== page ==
Posts Tagged ‘soffit’

Five Room Update – Kitchen Re-Do

November 18, 2021
Can you say ’80’s?! Dated and soiled, it really was time for this 30+ year old original paper to go.
Poor colors in this photo – the new paper is actually aqua and green a a bit of grey. One pattern was used for the walls, and another for the fir down / soffits.
A little better view of the true colors.
There is a pearlized or iridescent quality to this wallpaper.
Candice Olson’s line by York. Anything she touches, you can bet it will have a bit of shimmer and glimmer and glam.
Curlicues, caterpillars, or corn curls – this is a fun and active design, used just on the fir downs over the cabinets.
The Easy-Walls line in the Chesapeake collection by Brewster is a very nice pre-pasted paper, easy to install and easy to remove. It’s a very thin non-woven material, similar to another of my favorites, the Sure-Strip by York.
This shot, taken through the adjoining dining room, shows how beautifully the colors and patterns coordinate. Oh, and did I mention the beautiful new blue and green glass tile backsplash?!

The two-sister duo who selected patterns and colors for this League City (Houston) home did a superb job coordinating the two bedrooms, one bathroom, and the dining room and kitchen. The whole house has a very pulled together look, with a theme of gardens, light, fresh, and uplifting.

Disguising a Mis-Match Under a Fur-Down (Soffit)

May 7, 2014

Digital Image

Digital ImageOverhanging fur-downs, or soffits, can cause a conundrum when two of them meet in a corner. In this case, the fur-down was particularly deep (almost 2′), and difficult to reach. The wallpaper pattern coming along on the face (vertical surface) from the right has to match the pattern on to the left. But this means that, as the paper is folded under the fur-down, the pattern goes off in two different directions, and will not match where the two strips meet.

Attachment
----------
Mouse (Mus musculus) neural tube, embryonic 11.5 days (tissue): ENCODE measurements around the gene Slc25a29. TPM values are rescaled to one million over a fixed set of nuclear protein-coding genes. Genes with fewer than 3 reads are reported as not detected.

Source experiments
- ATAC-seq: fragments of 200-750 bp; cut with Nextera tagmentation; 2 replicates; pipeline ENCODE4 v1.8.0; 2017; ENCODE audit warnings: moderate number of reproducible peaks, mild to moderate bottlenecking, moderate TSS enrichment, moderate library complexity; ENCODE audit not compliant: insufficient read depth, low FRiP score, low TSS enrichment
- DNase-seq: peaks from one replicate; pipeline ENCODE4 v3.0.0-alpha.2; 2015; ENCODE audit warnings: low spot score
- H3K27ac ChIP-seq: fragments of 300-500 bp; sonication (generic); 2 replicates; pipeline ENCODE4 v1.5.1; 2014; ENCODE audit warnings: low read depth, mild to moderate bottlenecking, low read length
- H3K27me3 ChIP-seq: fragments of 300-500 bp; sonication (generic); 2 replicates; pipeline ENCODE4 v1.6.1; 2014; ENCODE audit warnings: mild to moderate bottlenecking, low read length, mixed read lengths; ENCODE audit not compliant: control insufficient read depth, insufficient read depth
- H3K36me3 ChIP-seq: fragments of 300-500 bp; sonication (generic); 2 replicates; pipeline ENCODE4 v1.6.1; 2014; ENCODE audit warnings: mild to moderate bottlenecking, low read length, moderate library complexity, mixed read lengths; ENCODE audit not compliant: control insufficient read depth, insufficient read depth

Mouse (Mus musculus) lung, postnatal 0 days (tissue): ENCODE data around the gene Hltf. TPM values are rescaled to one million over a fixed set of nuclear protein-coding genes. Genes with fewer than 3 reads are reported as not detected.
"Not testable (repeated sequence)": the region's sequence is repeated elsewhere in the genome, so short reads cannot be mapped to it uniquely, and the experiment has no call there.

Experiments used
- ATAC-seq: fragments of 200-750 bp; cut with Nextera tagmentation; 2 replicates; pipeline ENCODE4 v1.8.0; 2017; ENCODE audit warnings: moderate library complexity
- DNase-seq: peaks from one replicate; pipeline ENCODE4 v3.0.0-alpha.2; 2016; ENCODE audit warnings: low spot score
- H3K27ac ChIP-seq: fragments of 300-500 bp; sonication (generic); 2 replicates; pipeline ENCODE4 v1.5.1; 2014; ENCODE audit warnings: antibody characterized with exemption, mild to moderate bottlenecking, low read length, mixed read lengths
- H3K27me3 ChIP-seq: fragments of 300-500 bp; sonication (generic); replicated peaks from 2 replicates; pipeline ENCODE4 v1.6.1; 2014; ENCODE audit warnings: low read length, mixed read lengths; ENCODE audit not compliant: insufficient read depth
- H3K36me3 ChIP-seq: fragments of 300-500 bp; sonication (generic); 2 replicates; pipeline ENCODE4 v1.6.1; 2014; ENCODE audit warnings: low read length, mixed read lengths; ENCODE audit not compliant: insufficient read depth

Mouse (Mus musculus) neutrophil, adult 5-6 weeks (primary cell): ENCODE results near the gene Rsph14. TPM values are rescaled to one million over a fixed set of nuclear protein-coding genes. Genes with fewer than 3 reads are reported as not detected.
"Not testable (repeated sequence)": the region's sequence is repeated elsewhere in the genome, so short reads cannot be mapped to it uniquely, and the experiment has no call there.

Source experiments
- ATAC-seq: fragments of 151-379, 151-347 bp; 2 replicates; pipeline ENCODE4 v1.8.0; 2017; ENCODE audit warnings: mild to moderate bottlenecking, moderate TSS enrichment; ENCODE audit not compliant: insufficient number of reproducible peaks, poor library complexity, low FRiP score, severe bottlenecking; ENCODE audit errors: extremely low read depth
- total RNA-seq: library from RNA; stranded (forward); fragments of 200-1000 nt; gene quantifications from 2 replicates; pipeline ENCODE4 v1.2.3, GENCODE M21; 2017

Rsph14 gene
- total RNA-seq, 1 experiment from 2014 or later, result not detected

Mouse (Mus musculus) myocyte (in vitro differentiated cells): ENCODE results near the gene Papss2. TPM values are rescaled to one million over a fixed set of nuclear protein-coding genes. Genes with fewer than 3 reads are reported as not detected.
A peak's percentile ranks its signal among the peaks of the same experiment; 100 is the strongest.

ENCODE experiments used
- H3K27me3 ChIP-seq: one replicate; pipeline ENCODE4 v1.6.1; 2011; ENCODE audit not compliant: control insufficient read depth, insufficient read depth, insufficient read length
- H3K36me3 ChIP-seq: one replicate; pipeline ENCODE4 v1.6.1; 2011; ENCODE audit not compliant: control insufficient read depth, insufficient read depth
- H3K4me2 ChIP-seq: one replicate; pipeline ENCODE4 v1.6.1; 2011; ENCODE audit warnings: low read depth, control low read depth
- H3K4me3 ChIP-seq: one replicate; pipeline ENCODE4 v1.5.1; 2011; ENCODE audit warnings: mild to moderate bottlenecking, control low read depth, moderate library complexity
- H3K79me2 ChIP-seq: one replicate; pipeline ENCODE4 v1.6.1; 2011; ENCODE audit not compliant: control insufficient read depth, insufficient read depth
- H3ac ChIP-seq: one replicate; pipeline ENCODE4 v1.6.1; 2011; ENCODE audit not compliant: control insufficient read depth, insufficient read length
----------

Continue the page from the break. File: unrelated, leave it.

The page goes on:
Sometimes this is handled by splicing the two pieces together, drawing a line from one corner to the other. This is neat and flat, but it leaves a very obvious mis-match, and the double-cutting (splicing) required can weaken the wall surface underneath, opening the potential for the wall to break open and the paper to curl.

So, in today’s case, I did something different. I overlapped the pieces of wallpaper a little. There is a visible ridge, but it’s way up high in a somewhat hidden location, and, when the paper is dry, everything pulls flatter and less noticeable. But you can see the mis-matched pattern.

To minimize this, I took some scrap wallpaper and carefully cut out part of the trellis pattern. I lined it up with the trellis pattern on the underside of the fur-down, and – voilĂ ! The pattern mis-match still exists, but, because the lines of the pattern are intact, the eye tends to skip right over it.

As the paper dries, the ridge will become less noticeable, and the top layer of wallpaper will become more opaque, hiding the shadow of the pattern underneath.